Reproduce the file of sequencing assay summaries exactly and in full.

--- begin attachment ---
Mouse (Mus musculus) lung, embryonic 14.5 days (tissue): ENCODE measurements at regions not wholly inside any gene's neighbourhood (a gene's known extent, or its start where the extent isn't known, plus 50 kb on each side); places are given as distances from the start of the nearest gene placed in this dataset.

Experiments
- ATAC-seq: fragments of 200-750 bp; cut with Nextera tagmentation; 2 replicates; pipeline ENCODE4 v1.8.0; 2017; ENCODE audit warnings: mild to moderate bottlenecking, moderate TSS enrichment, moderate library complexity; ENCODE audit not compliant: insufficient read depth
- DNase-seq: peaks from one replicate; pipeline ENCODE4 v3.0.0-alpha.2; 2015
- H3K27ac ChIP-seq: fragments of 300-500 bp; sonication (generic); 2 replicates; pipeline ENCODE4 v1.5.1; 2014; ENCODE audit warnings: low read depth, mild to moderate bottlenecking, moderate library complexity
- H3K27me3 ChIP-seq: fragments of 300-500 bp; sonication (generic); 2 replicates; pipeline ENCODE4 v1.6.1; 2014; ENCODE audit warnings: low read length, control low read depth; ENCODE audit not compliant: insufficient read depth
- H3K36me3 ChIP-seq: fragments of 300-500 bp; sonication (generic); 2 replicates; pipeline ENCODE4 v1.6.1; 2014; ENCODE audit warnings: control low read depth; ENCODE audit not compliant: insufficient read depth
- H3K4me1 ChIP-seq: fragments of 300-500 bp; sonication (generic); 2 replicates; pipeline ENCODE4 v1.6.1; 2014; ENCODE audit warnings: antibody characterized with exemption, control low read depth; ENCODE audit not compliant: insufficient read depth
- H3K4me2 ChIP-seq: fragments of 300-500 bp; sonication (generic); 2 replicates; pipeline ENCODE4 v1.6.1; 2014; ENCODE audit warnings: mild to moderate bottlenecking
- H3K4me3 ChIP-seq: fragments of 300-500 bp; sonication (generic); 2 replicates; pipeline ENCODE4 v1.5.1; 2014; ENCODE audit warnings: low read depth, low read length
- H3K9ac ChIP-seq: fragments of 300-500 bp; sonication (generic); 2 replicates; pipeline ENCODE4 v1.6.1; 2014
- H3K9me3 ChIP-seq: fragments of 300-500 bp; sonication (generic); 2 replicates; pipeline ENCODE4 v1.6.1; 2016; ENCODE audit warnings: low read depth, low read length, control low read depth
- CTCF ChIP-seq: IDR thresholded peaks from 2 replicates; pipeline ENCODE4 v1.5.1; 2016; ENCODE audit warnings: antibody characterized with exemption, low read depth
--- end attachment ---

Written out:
Mouse (Mus musculus) lung, embryonic 14.5 days (tissue): ENCODE measurements at regions not wholly inside any gene's neighbourhood (a gene's known extent, or its start where the extent isn't known, plus 50 kb on each side); places are given as distances from the start of the nearest gene placed in this dataset.

Experiments
- ATAC-seq: fragments of 200-750 bp; cut with Nextera tagmentation; 2 replicates; pipeline ENCODE4 v1.8.0; 2017; ENCODE audit warnings: mild to moderate bottlenecking, moderate TSS enrichment, moderate library complexity; ENCODE audit not compliant: insufficient read depth
- DNase-seq: peaks from one replicate; pipeline ENCODE4 v3.0.0-alpha.2; 2015
- H3K27ac ChIP-seq: fragments of 300-500 bp; sonication (generic); 2 replicates; pipeline ENCODE4 v1.5.1; 2014; ENCODE audit warnings: low read depth, mild to moderate bottlenecking, moderate library complexity
- H3K27me3 ChIP-seq: fragments of 300-500 bp; sonication (generic); 2 replicates; pipeline ENCODE4 v1.6.1; 2014; ENCODE audit warnings: low read length, control low read depth; ENCODE audit not compliant: insufficient read depth
- H3K36me3 ChIP-seq: fragments of 300-500 bp; sonication (generic); 2 replicates; pipeline ENCODE4 v1.6.1; 2014; ENCODE audit warnings: control low read depth; ENCODE audit not compliant: insufficient read depth
- H3K4me1 ChIP-seq: fragments of 300-500 bp; sonication (generic); 2 replicates; pipeline ENCODE4 v1.6.1; 2014; ENCODE audit warnings: antibody characterized with exemption, control low read depth; ENCODE audit not compliant: insufficient read depth
- H3K4me2 ChIP-seq: fragments of 300-500 bp; sonication (generic); 2 replicates; pipeline ENCODE4 v1.6.1; 2014; ENCODE audit warnings: mild to moderate bottlenecking
- H3K4me3 ChIP-seq: fragments of 300-500 bp; sonication (generic); 2 replicates; pipeline ENCODE4 v1.5.1; 2014; ENCODE audit warnings: low read depth, low read length
- H3K9ac ChIP-seq: fragments of 300-500 bp; sonication (generic); 2 replicates; pipeline ENCODE4 v1.6.1; 2014
- H3K9me3 ChIP-seq: fragments of 300-500 bp; sonication (generic); 2 replicates; pipeline ENCODE4 v1.6.1; 2016; ENCODE audit warnings: low read depth, low read length, control low read depth
- CTCF ChIP-seq: IDR thresholded peaks from 2 replicates; pipeline ENCODE4 v1.5.1; 2016; ENCODE audit warnings: antibody characterized with exemption, low read depth